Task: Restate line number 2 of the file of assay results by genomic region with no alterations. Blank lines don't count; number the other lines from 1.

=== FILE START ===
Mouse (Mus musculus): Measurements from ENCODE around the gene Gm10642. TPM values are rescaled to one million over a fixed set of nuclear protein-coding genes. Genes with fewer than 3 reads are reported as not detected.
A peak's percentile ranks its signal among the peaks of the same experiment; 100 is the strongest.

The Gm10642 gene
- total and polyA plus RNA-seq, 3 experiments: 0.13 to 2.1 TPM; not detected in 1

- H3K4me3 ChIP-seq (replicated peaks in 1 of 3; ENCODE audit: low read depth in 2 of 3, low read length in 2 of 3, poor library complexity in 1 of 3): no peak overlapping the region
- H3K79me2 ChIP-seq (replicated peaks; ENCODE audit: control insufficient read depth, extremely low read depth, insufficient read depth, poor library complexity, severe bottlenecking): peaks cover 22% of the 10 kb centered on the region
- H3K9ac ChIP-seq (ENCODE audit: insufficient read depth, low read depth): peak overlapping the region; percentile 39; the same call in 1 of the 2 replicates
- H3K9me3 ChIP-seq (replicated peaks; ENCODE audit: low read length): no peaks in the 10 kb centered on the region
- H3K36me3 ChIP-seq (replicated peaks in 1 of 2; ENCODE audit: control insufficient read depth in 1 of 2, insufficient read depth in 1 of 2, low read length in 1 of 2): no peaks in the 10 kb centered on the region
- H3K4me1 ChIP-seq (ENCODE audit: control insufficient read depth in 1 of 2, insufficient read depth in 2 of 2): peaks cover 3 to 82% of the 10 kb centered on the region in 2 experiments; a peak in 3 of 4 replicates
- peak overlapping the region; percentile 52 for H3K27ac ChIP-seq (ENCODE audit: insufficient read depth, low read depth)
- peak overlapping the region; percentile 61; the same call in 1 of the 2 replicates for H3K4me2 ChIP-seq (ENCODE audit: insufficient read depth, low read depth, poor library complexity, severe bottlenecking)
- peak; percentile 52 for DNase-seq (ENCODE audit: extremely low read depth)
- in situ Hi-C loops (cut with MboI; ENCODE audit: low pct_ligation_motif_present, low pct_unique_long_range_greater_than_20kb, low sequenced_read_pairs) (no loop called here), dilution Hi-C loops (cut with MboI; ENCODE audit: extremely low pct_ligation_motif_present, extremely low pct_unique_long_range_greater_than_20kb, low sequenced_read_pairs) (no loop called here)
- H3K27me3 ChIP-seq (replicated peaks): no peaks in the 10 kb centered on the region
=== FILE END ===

A peak's percentile ranks its signal among the peaks of the same experiment; 100 is the strongest.